Interesting concept... It's a shame that the cgi images look so generic though. Is it also just my eyes deceiving me, or is there an additional pier off the existing T2, sticking out toward the control tower? And if they're serious about this then they're going to have a lot of work to do (Ie JQ area of T2 is not at QF standard) - I would have thought a brand new QF/JQ terminal would be the better solution, rather than the complicated maze which that building is promising to be.

5 on 5/12/11 by Mitch

THE RIGHT FUTURE. STARTING NOW - YouTube - a video of the new Sydney Airport.

6 on 5/12/11 by toby777

There also going to have to accomdate for the a380 at the domestic terminal if the plan is going to go ahead

1 on 5/12/11 by chrisjrn

There are already gates in T3 that can handle the A380; Qantas have already run a domestic MEL-SYD service on an A380 this year.

1 on 5/12/11 by am

Part of the plan is an extension to T3, across into the space currently used by the Qantas Maintenance base (which relocates to beneath the control tower). These gates would be A380 capable gates, not the existing domestic gates. And that SYD-MEL A380 flight was boarded from a remote stand with pax bussed out (same as the single VA 77W SYD-MEL flight). An A380 at the domestic terminal would close at least 3 gates due to its wingspan and the configuration of the gates.

7 on 5/12/11 by Noob

So Qantas/partners get double the gates of Virgin/partners when Virgin and its partners currently have slightly more market share in and out of Australia? How does that work? There would need to be a significant expansion of Terminal 1 also for this to work. 

1 on 5/12/11 by am

International competitors fly 1000 seats in 2 A380s, using 2 gates. QF flies 1000 pax in 6 737s, using 6 gates. And I don't think T1 would need to be bigger - by the time you shrink a pile of gates to 737 size, and get rid of all QF, BA, CX, LA, FJ, JL, JQ etc operations. T1 is already larger than T2 and T3 combined.

1 on 5/12/11 by Noob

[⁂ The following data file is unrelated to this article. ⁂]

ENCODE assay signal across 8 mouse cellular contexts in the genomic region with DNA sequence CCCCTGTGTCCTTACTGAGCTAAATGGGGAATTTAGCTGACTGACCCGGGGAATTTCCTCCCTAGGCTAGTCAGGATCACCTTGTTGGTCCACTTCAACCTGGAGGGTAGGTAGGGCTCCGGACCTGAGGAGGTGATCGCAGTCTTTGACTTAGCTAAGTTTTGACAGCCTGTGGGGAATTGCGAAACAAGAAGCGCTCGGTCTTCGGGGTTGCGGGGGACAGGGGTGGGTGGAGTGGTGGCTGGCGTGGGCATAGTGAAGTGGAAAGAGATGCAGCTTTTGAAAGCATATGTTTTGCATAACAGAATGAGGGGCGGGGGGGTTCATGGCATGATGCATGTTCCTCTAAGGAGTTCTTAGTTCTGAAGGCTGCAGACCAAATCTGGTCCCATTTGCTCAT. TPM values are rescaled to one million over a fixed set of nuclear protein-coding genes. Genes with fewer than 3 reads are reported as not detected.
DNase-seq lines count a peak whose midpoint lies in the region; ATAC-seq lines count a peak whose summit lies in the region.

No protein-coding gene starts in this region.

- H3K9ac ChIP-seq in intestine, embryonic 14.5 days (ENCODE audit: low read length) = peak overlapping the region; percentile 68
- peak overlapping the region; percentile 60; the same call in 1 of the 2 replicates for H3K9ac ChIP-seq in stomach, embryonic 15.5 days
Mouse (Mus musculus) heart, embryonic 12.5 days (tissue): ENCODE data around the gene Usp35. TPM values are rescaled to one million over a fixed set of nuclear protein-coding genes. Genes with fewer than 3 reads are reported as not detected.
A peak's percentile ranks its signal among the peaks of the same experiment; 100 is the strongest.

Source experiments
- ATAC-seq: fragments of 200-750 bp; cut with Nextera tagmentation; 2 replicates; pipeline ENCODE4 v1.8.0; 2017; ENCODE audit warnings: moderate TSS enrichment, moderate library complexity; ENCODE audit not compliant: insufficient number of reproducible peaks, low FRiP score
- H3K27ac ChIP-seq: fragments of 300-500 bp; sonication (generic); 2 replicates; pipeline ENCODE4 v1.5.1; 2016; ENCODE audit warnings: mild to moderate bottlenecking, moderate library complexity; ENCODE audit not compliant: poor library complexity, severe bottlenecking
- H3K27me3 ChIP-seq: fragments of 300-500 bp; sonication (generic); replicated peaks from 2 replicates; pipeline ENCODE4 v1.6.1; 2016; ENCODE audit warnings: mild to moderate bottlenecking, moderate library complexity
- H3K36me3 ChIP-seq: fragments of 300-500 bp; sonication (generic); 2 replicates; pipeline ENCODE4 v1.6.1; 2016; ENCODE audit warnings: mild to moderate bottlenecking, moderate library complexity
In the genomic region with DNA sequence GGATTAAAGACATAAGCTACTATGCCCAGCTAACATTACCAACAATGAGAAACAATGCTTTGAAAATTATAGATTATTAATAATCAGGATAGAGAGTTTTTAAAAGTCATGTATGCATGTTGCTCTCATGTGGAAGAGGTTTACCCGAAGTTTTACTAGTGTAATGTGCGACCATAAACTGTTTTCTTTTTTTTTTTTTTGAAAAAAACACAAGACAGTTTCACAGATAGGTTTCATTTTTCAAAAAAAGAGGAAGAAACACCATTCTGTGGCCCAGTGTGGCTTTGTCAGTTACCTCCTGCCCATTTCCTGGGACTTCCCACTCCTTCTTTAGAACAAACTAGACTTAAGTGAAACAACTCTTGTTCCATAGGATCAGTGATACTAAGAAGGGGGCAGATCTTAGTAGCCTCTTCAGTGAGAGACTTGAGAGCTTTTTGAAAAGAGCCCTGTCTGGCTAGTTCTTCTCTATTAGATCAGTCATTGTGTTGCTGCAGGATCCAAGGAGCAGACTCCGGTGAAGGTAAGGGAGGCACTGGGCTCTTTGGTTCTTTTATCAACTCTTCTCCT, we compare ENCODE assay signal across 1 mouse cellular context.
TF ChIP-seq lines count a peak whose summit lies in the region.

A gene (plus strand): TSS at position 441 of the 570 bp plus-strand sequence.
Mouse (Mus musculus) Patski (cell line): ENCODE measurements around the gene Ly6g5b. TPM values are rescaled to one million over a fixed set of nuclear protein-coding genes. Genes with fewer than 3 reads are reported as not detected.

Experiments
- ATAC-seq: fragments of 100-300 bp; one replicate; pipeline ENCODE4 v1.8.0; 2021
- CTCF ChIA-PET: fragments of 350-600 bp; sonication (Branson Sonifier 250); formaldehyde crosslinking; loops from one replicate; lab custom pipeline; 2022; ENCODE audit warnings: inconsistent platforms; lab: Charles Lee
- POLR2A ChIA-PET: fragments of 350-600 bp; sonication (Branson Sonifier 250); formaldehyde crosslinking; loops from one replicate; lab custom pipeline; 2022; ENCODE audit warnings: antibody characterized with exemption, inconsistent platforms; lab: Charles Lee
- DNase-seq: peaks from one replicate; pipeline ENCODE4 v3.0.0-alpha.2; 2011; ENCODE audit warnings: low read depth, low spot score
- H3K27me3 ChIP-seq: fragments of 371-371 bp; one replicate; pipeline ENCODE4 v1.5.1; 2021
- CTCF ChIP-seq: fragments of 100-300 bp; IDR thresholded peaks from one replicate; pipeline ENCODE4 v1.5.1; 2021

In the video I counted 8 gates alloted to Virgin Australia regional/domestic...

1 on 5/12/11 by toby777

It just a video... i am sure they will have more than whats shown

2 on 5/12/11 by am

I count 12 VA gates altogether. Remember that the 3 gates shown with 77W's will probably have the capacity to be domestic gates for most of the day (VA only has 10 weekly long haul flights from SYD). I believe VA currently has 9-10 domestic gates. Also remember that VA planes will use that entire end of the terminal (including where the SQ/EY planes are parked), so that adds flexibility and space where needed.

1 on 5/12/11 by chrisjrn

You'd think that unless there was a very substantial change in law, there'd still be 'domestic' and 'international' sections of each terminal -- part of T1 would be past customs/immigration, and they'd have to be gates for international planes.

It might be possible to do something like they've done in Wellington: some international gates have both a customs-cleared entrance and a non-cleared entrance, but that wouldn't make much sense for the entire terminal.

1 on 6/12/11 by here2go

Adelaide Airport has a funky setup where a number of gates can be either Domestic or International by means of glass partitions, so there is precedent in Australia.  However, Adelaide Airport's terminal was built from scratch with this in mind.  Will be interesting to see how Sydney achieves.  Let's sit back and watch!

1 on 6/12/11 by kevrosmith

They're called Swing gates as they can swing between Int and Dom operations. Gold Coast has swing gates also and CNS has considered them during various terminal utilisation studies for combined Dom/Int operations too.

8 on 6/12/11 by Brolair

Little or no mention of the impact on air navigation and air taffic control infrastructure.  Likely impact: NAVAIDS, air and surface surveillance infrastructure will need to be relocated. Additional surface surveillance infrastructure will be needed and a new air traffic control tower will have to be built.

9 on 11/12/11 by kel0210

I always wondered why they don't built a "people-mover" underground between the two terminals like they have at HKG or SIN. They are fast, driverless, and frequent (a train every 2-5 mins).

10 on 16/1/12 by AirportAddict

If they say it will be finished by 2019, when is the work going to start?

11 on 5/3/12 by Kiwiroo

"Sydney Airport Corporation, would allocate the current domestic Terminal 2 and Terminal 3 exclusively to Qantas, Jetstar and members of the oneworld alliance, with one terminal for domestic flights and the other for international services."

Is there a plan already which terminal would be allocated for the Domestic and which one for the Internation flights?


Related News Items


Australian business traveller newsletter

Get Updates as they happen, tailored to your preferences, right in your inbox


What topics interest you?